‘I can’t believe that you chose me‘ —

0

It’s an unbearably hot afternoon on the first day of summer football sessions. So it’s no surprise that many of the North Florida middle schoolers post their best 40 times of the day sprinting toward the doors of Palatka High School to seek relief. But as they near the comfort of indoor air conditioning, a high school assistant coach stops them in their tracks.

“If any of y’all want to see me in Warzone and need a partner, let me know,” shouts Ulysses Tobler, one of the group of Palatka High School coaches overseeing the practice. “Don’t reach out if you sorry. If you sorry, I don’t want to play with you.”

Right there, an instant connection is made with the middle school kids via a mutual interest in video games.

It’s one of the many strengths Tobler has displayed during a coaching career that was launched in 2014 following his playing days as the quarterback at the University of Charleston.

“My biggest reason for coaching is to give kids opportunities to better themselves,” said Tobler, whose yellow Palatka High School T-shirt bears words that he lives by: “Fear None, Respect All.” “Some of these kids don’t have positive role models. Some of these kids don’t have a father figure.”

One of those kids was Ajay Belanger.

Before Tobler became a coach at Palatka, he was an assistant coach at Clay High School in Green Cove Springs, Florida. That’s where he got to know Belanger, whose father was never in his life. And that’s where he got to know Belanger’s mother, Lisa Durrance, who six months before she died of pancreatic cancer in 2016 asked a then-24-year-old Tobler:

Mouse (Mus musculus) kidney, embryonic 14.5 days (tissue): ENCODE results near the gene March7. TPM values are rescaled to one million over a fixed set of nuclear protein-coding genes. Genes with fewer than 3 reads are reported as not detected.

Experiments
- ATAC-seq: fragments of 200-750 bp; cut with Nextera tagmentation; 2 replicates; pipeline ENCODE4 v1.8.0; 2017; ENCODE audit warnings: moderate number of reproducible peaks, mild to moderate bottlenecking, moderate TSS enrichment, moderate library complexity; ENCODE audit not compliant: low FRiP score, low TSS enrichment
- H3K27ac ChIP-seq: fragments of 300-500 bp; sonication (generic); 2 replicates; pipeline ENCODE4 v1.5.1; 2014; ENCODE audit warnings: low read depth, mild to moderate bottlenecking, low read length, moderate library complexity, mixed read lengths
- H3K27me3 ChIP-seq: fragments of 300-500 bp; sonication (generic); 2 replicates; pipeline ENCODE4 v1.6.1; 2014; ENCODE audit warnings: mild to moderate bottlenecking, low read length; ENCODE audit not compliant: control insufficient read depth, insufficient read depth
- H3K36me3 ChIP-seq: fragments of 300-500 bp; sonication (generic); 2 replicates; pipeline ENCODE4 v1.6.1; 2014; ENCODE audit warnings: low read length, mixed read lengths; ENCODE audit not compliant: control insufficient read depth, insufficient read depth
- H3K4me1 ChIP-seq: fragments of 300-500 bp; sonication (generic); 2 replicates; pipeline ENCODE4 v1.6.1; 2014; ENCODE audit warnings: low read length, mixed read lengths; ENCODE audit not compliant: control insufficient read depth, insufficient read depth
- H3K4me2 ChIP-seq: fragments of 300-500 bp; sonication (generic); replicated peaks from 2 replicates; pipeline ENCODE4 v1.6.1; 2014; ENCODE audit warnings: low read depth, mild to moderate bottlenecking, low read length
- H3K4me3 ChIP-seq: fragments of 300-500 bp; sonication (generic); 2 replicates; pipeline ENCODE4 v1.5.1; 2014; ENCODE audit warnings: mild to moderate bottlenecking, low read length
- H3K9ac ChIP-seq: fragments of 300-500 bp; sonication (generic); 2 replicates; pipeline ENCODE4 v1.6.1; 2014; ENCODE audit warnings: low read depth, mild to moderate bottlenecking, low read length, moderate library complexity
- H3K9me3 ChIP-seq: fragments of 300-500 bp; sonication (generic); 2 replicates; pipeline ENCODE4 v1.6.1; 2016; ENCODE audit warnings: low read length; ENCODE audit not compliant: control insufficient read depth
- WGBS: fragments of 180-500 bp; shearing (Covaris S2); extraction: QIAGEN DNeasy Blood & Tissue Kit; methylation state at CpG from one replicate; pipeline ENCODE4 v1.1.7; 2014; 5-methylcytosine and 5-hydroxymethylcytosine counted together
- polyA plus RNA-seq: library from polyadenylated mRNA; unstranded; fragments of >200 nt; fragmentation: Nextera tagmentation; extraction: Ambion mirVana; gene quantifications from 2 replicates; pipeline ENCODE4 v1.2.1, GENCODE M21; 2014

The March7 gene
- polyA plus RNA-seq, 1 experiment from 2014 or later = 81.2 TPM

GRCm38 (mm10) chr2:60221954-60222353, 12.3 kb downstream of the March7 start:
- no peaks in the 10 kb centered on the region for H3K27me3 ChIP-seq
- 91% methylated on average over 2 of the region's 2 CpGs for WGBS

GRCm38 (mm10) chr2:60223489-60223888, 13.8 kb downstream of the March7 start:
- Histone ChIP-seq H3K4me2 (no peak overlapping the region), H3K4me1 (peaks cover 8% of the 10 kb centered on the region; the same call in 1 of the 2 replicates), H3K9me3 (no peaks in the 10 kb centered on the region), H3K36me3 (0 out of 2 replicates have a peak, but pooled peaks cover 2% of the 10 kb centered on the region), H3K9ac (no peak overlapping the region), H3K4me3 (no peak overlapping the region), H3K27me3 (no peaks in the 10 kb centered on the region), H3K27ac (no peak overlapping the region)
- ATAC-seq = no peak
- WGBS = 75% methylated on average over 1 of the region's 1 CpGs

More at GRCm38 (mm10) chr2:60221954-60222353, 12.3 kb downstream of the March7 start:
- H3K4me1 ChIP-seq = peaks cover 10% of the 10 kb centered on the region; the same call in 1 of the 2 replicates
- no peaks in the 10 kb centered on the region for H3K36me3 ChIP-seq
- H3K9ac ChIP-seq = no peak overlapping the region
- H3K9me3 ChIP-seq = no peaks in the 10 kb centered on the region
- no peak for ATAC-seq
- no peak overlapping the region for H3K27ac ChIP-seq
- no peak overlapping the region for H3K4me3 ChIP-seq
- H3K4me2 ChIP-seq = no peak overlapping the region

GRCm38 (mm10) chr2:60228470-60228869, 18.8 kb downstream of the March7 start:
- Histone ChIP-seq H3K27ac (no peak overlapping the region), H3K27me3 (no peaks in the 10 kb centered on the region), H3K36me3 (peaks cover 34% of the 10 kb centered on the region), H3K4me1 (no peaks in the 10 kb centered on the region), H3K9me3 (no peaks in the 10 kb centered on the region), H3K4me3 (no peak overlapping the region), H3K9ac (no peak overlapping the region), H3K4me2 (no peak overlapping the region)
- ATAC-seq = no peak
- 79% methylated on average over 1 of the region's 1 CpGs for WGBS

Would he agree to become the father to her 15-year-old son?

Coach Ulysses Tobler (L) with Ajay Belanger (R) for Clay High School.

Tobler’s first encounter with Belanger came in 2012 when he was home for Christmas break. Still a college football player at the University of Charleston at the time, Tobler went to the Thomas Hogans Memorial Gym in Green Cove Springs to play basketball.

As Tobler, known locally back in the day as Boobie, launched shots on one court, he saw a skinny kid struggling with his shot mechanics on the other court.

“He looked like my nephew, that’s why I walked over to him,” Tobler said of that initial encounter with Belanger, a tall, lanky kid who had recently moved to Green Cove Springs with his mother, brother and two sisters from West Palm Beach. “He was working on his shot, and all I saw was young, raw talent. I walked over to help him.